These are best viewed during a stroll along the leafy streets. The historic Church Street in Tulbagh has the largest concentration of provincial monuments in one street in South Africa. The university town of Stellenbosch, with its oak-lined boulevards, is the second-oldest town in the country, dating back to 1671. Today it is an important cultural centre with a host of galleries and museums, and the country’s oldest music school.

Franschhoek, reclining in a somnolent valley ambience, entices gourmets to sample its fare at some of South Africa’s top restaurants. McGregor is well known for its life-enriching tranquillity and Ceres for its fruit production and snow-covered mountains in winter. Besides their wineries, Robertson and Worcester are known for the production of some of South Africa’s best known brandies – Klipdrift and KWV, respectively.

The winelands is great country in which to enjoy a leisurely trip along minor roads that fade into the fynbos. They will take you into valleys and gorges, past barns stacked with bales of lucerne, and paddocks with grazing sheep and lazing cows. Around farmsteads and cottages, chickens strut their stuff and pigs wallow in slushy heaven. Dams mirror the sky and hillsides, their reflections rippled by drifting and preening waterbirds. Tractors till the land, and labourers and farmers wave to every passer-by.

For centuries the terroir here has been ideally suited to the production of great wine and today, more than ever before, it is also conducive to the making of good times and fond memories. The Cape Winelands is a region to relax in, whilst inhaling the warm, scented air and indulging in the finer things in life.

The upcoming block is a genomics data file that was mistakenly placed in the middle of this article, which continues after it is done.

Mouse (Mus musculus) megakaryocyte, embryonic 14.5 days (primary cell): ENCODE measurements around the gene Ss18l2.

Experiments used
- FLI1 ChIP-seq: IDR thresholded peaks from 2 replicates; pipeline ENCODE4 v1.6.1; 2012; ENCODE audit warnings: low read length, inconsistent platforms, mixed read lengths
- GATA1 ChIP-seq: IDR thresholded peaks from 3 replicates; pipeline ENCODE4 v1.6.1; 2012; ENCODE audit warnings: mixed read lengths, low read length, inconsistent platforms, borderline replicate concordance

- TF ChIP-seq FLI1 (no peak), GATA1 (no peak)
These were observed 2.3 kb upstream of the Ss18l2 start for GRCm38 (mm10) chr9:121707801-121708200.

Look out for

Wine tasting – naturally this is a popular and pleasant pastime in the region. The Stellenbosch wine route, established in 1971, is the oldest in South Africa. Today other routes lead to the cellars and estates around virtually every town in the region. Many of the wineries offer tasting and sales from Monday to Saturday. Maps are available from the tourism office in each town.

Brandy tasting – this much-loved spirit is produced by a good number of cellars and specialist distillers throughout the region. There are 2 brandy routes in the region. The Western Cape Brandy Route winds through Stellenbosch, Franschhoek, Paarl and Wellington. The R62 Brandy Route goes through Robertson and Worcester. Many of these offer tasting, tours and sales from Monday to Friday.

Historical towns – the Cape Winelands is rich in history, with most towns and many of the wine estates having their own collections of historical buildings, museums and monuments. The region is synonymous with Cape Dutch and Victorian architecture. Highlights include Church Street in Tulbagh and the De Oude Drostdy Museum just outside the town. There are Zeederberg Square and the Paarl Museum in Paarl, and Klein Plasie open air Museum in Worcester. Twenty declared National Monuments are in Wellington and there is the Huguenot Memorial and Museum in Franschhoek.

Scenic drives – where there are mountains and valleys there are always scenic roads and passes to explore; here is no exception.

River rafting – the Breede River is the sixth largest river in South Africa and is a playground of fun and adventure.

Adrenalin - for lovers of the adrenalin rush, Ceres Zipslide Adventures offers 8 slides totalling 1.4km amongst the rock formations of the Skurweberg mountains near Ceres.

Art galleries – the towns are home to a host of artists and galleries. The Stellenbosch Gallery and Rupert Gallery in Stellenbosch are popular and showcase art through many mediums and genres.

Wildlife on display – the area has a number of parks that allow one to get close to a variety of wild creatures in captivity. Some of the better known ones include the Drankenstein Lion Park, Butterfly World, Paarl Bird Sanctuary and the Le Bonheur Crocodile Farm - all situated between Paarl and Stellenbosch.